Washington, DC (Dec. 7)—One of the last acts of outgoing Senate majority leader Bill Frist (R-Tenn) was to push through confirmation of Andrew von Eschenbach as the official head of the US Food and Drug Administration (FDA, Rockville, MD, www.fda.gov). Frist had to invoke a seldom-used legislative procedure to overcome a number of “holds” on confirmation by fellow Senators with serious grievances against the agency. But in the end, the Senate strongly endorsed FDA’s new leader Dec. 7 with an 80-11 vote in favor of confirmation.
Von Eschenbach became acting head of FDA in September 2005 following the abrupt resignation of Lester Crawford from the job, and he was nominated to be commissioner last March (2006). Confirmation of the former director of the National Cancer Institute initially was delayed by Democrats angry about FDA refusal to approve an over-the-counter version of the emergency contraceptive pill Plan B. More recently, other Senators mounted protests over the sale of the abortifacient RU-486 and FDA opposition to importation of drugs from overseas. Sen. Charles Grassley (R-Iowa) was furious over FDA’s failure to provide all the information he demanded about possible fraud in clinical studies for the antibiotic Ketek.
The new commissioner will have to deal with these and myriad contentious issues as the official head of this high-profile agency, which has been attacked in recent years for lax oversight of drug safety, too-slow approval of new generic drugs, conflicts of interest among advisory committee members, and overly favorable treatment of Big Pharma. Von Eschenbach has weathered the drawn-out confirmation process by limiting his public comments to the need to spur innovation to reflect great progress in molecular biology, but he now will have to directly address these and other tough regulatory and legal issues. Inadequate agency funding and the need to renew the prescription drug user fee program are at the top of the list.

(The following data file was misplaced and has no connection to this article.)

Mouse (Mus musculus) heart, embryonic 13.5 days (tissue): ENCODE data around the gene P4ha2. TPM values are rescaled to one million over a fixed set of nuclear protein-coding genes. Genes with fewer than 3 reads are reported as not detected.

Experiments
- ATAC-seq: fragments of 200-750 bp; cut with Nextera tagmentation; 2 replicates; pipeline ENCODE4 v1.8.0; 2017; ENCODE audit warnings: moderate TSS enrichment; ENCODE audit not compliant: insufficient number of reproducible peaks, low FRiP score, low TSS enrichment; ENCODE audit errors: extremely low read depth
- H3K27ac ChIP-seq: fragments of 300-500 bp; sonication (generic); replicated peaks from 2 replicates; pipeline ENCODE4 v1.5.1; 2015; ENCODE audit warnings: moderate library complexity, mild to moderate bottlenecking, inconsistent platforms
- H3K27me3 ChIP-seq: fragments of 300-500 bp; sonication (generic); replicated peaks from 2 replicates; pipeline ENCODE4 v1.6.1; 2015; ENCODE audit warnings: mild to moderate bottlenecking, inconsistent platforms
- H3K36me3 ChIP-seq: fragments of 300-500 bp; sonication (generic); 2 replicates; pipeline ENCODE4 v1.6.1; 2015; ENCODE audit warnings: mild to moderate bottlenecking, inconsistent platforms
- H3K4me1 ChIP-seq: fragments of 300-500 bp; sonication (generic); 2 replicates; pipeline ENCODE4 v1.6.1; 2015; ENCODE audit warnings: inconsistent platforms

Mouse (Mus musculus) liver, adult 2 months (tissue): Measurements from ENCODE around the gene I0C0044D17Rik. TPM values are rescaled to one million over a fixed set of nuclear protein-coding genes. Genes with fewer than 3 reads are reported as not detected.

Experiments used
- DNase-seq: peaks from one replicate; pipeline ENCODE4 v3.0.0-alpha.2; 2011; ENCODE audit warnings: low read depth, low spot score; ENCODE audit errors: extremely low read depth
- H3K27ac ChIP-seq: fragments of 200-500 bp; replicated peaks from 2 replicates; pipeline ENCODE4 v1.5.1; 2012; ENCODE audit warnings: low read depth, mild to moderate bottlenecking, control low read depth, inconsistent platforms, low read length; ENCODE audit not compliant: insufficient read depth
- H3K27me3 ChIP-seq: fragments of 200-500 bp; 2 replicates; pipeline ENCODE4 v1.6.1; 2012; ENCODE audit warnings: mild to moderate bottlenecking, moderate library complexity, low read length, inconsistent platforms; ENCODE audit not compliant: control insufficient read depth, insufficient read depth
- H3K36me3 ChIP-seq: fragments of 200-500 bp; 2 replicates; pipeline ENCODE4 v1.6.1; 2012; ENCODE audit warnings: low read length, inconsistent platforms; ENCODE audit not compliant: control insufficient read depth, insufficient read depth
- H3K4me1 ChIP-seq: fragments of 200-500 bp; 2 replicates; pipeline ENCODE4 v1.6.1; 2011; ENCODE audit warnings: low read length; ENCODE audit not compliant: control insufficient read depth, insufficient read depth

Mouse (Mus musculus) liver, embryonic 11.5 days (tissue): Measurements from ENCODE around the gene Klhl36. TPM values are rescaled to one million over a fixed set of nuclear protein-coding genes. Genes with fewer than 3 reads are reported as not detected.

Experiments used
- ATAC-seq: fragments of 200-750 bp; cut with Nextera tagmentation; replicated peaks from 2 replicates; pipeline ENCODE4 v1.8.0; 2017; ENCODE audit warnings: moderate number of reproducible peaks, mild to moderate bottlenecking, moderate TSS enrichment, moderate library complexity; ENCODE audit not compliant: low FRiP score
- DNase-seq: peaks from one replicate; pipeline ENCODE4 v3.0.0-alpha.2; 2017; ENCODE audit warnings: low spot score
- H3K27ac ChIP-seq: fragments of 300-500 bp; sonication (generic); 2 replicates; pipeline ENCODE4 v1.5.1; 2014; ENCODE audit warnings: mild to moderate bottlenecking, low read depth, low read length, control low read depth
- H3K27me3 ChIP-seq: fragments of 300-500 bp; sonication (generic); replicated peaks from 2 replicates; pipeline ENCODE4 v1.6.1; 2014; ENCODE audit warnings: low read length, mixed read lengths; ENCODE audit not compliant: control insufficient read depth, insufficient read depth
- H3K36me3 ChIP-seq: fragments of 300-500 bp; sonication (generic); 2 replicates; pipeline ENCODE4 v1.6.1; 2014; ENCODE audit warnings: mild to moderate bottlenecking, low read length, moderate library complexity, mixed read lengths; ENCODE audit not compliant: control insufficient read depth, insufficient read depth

The confirmation opens the door to stability in the FDA Commissioner's Office: over the past decade, no commissioner has served for more than two years, prompting last September's Institute of Medicine report, The Future of Drug Safety: Promoting and Protecting the Health of the Public, to note that “instability in the Office of the Commissioner has been a serious problem for FDA and CDER in particular. A large, complex, science-based regulatory agency cannot perform optimally in the absence of stable, capable leasdership and clear, consistent direction.” (1)
1. Institute of Medicine, Board on Population Health and Public Health Practice, Committee on the Assessment of the US Drug Safety System, The Future of Drug Safety: Promoting and Protecting the Health of the Public, A. Baciu, K. Stratton, and S.P. Burke, Eds (National Academies Press, Washington DC, 2006), www.iom.edu/CMS/3793/26341/37329.aspx, accessed on Sept. 28, 2006).